There is a well known “white-hat” web site called “‘;–have i been pwned?” which :-
- Publicises large data breaches of personal information.
- Collects data breaches looking for compromised accounts.
- Allows people to check if their own account has been compromised.
- Sends domain owners (if you have signed up) notifications of relevant data breaches.
It should be emphasised that this is not a malicious site – it is providing a service to the community. If you check that site for your UoP email address (and it is more than a year or two old), you will almost certainly find out it is listed. For example, my “account” was leaked in the following breaches :-
- Anti Public Combo List
- Collection #1
- Data Enrichment Exposure From PDL Customer
- Kayo.moe Credential Stuffing List
- Onliner Spambot
- Trik Spam Botnet
It should be noted that my email address is over 25 years old and I do sign up to lots of strange services “out there”. So this list might be slightly longer than average.
If your “account” is compromised, don’t panic. And it isn’t your fault. There are actions you should look at doing to reduce your risk … which we’ll get to.
My Account Is Leaked!?‽
If we take one example from the list above – Dropbox – in that case, Dropbox was broken into and the account details of Dropbox were obtained by an attacker. So your Dropbox account was compromised; hopefully you were notified at the time and had to change your Dropbox password.
This does not mean that your UoP account is at risk if you do not use the same password here.
If you have a perfect personal security score (and very few of us do), that’s all. However if you use the password for your Dropbox account elsewhere, then it is possible that someone is trying to break into those accounts. So when you’re notified of a password breach at a site like Dropbox, and that same password is used on other sites, you should be changing passwords on those other sites.
And if you do use the same password on your UoP account as on a compromised web site, you should change this password too.
If you refer back up to that list of leaks containing my email address, you will see that well over half are not associated with a well-known web site. The others are leaks from the “dark web”, and unfortunately are often distributed with no indication of from where they originated.
It is widely believed that the leaks from the “dark web” represent a tiny minority of the amount of data to be found there – to those with the money to pay for it!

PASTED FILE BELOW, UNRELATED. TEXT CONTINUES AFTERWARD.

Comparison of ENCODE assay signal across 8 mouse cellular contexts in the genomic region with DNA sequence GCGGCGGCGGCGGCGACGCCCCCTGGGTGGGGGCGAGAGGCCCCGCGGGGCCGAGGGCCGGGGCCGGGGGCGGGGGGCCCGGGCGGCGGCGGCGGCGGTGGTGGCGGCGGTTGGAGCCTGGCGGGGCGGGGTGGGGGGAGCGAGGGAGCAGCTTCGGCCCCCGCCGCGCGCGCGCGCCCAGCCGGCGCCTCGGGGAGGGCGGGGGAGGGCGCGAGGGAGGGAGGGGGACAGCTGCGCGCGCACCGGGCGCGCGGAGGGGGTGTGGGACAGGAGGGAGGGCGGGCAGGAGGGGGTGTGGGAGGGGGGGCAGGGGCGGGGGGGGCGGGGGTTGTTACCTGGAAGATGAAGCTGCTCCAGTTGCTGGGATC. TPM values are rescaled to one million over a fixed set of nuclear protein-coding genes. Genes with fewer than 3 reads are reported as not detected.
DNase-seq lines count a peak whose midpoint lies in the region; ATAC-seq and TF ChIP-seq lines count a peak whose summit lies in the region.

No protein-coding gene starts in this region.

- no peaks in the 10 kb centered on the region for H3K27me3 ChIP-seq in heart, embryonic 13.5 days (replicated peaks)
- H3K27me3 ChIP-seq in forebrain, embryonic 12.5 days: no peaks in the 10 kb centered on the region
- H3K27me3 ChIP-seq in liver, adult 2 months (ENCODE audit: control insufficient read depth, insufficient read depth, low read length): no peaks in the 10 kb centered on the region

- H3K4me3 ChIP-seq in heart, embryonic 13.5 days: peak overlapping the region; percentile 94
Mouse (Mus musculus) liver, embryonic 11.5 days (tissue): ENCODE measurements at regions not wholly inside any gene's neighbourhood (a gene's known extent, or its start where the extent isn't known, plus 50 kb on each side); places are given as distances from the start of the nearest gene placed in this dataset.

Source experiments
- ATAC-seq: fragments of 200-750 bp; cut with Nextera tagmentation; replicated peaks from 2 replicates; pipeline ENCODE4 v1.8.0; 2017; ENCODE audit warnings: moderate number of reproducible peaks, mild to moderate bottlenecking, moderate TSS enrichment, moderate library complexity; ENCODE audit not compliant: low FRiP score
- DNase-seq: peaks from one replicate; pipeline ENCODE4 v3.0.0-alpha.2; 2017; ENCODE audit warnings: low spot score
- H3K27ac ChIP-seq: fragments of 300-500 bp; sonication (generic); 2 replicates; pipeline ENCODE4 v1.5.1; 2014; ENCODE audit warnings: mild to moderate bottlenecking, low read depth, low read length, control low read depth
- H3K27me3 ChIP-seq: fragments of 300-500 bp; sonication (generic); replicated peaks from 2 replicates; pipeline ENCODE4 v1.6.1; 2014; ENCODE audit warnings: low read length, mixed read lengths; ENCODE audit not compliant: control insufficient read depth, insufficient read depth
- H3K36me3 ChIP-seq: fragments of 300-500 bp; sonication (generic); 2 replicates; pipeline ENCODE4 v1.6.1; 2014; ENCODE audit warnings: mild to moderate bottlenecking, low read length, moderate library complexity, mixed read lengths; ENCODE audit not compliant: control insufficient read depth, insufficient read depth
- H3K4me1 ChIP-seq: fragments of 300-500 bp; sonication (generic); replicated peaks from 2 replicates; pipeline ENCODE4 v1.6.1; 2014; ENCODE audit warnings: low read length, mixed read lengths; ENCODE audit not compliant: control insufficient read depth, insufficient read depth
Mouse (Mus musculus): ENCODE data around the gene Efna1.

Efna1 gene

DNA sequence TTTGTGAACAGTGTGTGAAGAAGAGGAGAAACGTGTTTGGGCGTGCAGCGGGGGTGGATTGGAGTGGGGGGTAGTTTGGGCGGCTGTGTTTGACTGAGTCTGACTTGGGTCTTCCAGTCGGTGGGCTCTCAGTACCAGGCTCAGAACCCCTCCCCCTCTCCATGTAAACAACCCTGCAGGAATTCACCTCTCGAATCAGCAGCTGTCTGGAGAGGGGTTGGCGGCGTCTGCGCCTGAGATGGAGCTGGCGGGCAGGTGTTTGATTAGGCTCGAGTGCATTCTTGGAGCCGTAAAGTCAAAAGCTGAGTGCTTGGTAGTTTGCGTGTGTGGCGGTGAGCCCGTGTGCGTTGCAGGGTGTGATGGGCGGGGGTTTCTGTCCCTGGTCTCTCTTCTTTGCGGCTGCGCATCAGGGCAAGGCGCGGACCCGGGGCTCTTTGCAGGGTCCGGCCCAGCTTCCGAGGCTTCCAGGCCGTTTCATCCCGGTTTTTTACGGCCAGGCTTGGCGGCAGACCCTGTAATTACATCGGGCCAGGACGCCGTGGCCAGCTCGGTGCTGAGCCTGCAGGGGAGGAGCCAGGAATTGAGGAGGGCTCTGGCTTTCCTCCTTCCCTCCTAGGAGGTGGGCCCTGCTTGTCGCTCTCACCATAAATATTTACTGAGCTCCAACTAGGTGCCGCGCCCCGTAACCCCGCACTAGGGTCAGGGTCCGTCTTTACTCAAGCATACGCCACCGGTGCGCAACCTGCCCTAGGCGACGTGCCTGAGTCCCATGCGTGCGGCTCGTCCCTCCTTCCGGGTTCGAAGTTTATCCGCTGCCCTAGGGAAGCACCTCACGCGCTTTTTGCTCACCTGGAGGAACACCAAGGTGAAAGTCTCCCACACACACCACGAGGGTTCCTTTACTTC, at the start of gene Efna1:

How Did The Leaks Occur?
The leaks very simply fit into two categories – leaks from well known web services (“Dropbox”), and leaks from the “dark web” where personal data dumps from unknown sources are available for sale.
When a large public web service is compromised, and the attackers steal large amounts of account credentials (and any associated personal information), the news often hits the main stream security news sites (see: https://nakedsecurity.sophos.com/2020/01/22/big-microsoft-data-breach-250-million-records-exposed/). The “haveibeenpwned” site on the other hand attempts to get a copy of the leaked data, so people (including you) can check to see if their account has been leaked.
The “compromise” can consist of an infinite number of possible ways data can be leaked, but the two most significant are :-
- A security vulnerability in the web site allows an attacker to break into the servers and access whatever data sits on the web site server(s).
- A cloud-based database or database backup is not properly secured and is available to anyone to connect to and read data. In some ways this is worse than the first as it is just a mistake in configuration that allows the leak.
Finally, there are leaks from the “dark web” – public data leaks are just the tip of the iceberg. It isn’t in the interest of hackers for it to be known that they have stolen large swathes of data because they’re very often in the business of selling that data on-wards. If those hackers themselves have a data leak, it is entirely possible that the data could end up in the hands of security researchers – who very well may pass them onto “haveibeenpwned”.
In some cases where the data is sitting on public file distribution sites, “haveibeenpwned” will pass the link onto domain owners – which is why occasionally IS can inform those whose accounts have been compromised what has happened. But they do not distribute personal information themselves (even when they have the data).
What Are Data Leaks Used For?
Fraud. Specifically any kind of fraud that will obtain money.
In some cases attackers will use account credentials to leak data out of other web services to “enrich” data they already have on you.
Whilst it is in no way your fault that third-parties leak your personal data, that is hardly very helpful when you are the victim of identity theft and/or financial fraud. And so, how can we defend ourselves against the mistakes made by third parties?
- Try not to use the same password on multiple sites, and if you do, group them into related and low-risk sites. For example, your banking sites need unique strong passwords, but infrequently used shopping sites that do not store your credit card details could share a password.
- Use long and strong passwords wherever possible; if you fear forgetting passwords (and frankly given the number of passwords we have to remember, who doesn’t?), install and use a password manager such as KeePassXC.
- Where it is available as an option, consider enabling two-factor (or multi-factor) authentication.
- Periodically check the web site to see if your details have been compromised since the last time.
Lastly, that strange word “pwn” is a deliberate misspelling of “own” (or “owned”) to indicate that something has been broken into (or “owned”). And yes, this even appears in the OED.